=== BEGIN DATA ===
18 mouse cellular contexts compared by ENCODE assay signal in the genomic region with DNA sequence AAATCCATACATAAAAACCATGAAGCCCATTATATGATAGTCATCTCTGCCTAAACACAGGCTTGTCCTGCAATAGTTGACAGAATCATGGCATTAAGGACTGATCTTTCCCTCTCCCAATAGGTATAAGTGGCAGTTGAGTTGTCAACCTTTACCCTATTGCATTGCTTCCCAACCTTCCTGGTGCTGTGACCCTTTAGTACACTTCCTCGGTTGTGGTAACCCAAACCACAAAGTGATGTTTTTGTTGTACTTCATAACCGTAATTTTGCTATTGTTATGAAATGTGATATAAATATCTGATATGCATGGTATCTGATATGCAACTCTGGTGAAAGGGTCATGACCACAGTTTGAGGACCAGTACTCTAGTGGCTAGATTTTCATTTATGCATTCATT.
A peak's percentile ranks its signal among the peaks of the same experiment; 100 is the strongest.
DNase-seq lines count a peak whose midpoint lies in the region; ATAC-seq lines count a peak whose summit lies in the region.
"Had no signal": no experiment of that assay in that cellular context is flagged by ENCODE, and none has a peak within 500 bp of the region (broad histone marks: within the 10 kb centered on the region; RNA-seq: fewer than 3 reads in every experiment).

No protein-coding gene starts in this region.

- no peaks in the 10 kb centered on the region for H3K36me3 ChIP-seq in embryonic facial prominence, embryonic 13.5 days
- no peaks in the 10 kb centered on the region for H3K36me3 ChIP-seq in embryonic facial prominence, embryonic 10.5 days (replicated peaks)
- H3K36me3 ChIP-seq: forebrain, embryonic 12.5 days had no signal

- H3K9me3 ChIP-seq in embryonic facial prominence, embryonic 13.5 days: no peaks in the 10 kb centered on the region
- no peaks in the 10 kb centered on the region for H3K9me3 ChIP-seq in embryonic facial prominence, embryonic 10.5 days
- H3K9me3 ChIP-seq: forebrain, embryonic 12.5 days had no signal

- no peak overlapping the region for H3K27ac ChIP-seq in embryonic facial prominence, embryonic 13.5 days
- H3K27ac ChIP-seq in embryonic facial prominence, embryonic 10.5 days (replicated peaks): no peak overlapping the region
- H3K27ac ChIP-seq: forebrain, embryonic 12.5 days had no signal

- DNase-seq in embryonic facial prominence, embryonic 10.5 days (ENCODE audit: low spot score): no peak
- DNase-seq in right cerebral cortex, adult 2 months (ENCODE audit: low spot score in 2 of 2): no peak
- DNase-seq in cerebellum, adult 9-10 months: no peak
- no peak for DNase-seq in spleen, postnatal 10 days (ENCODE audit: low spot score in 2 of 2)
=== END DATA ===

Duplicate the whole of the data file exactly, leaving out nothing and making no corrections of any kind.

18 mouse cellular contexts compared by ENCODE assay signal in the genomic region with DNA sequence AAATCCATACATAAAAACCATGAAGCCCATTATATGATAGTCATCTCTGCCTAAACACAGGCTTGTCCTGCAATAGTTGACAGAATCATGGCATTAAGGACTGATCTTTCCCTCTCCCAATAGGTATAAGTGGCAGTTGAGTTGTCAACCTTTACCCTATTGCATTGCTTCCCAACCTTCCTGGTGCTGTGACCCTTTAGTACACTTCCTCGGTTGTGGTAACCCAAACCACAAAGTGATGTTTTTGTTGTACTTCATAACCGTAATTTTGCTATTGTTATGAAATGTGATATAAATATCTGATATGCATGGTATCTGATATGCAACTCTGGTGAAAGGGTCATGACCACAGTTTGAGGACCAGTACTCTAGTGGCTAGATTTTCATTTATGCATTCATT.
A peak's percentile ranks its signal among the peaks of the same experiment; 100 is the strongest.
DNase-seq lines count a peak whose midpoint lies in the region; ATAC-seq lines count a peak whose summit lies in the region.
"Had no signal": no experiment of that assay in that cellular context is flagged by ENCODE, and none has a peak within 500 bp of the region (broad histone marks: within the 10 kb centered on the region; RNA-seq: fewer than 3 reads in every experiment).

No protein-coding gene starts in this region.

- no peaks in the 10 kb centered on the region for H3K36me3 ChIP-seq in embryonic facial prominence, embryonic 13.5 days
- no peaks in the 10 kb centered on the region for H3K36me3 ChIP-seq in embryonic facial prominence, embryonic 10.5 days (replicated peaks)
- H3K36me3 ChIP-seq: forebrain, embryonic 12.5 days had no signal

- H3K9me3 ChIP-seq in embryonic facial prominence, embryonic 13.5 days: no peaks in the 10 kb centered on the region
- no peaks in the 10 kb centered on the region for H3K9me3 ChIP-seq in embryonic facial prominence, embryonic 10.5 days
- H3K9me3 ChIP-seq: forebrain, embryonic 12.5 days had no signal

- no peak overlapping the region for H3K27ac ChIP-seq in embryonic facial prominence, embryonic 13.5 days
- H3K27ac ChIP-seq in embryonic facial prominence, embryonic 10.5 days (replicated peaks): no peak overlapping the region
- H3K27ac ChIP-seq: forebrain, embryonic 12.5 days had no signal

- DNase-seq in embryonic facial prominence, embryonic 10.5 days (ENCODE audit: low spot score): no peak
- DNase-seq in right cerebral cortex, adult 2 months (ENCODE audit: low spot score in 2 of 2): no peak
- DNase-seq in cerebellum, adult 9-10 months: no peak
- no peak for DNase-seq in spleen, postnatal 10 days (ENCODE audit: low spot score in 2 of 2)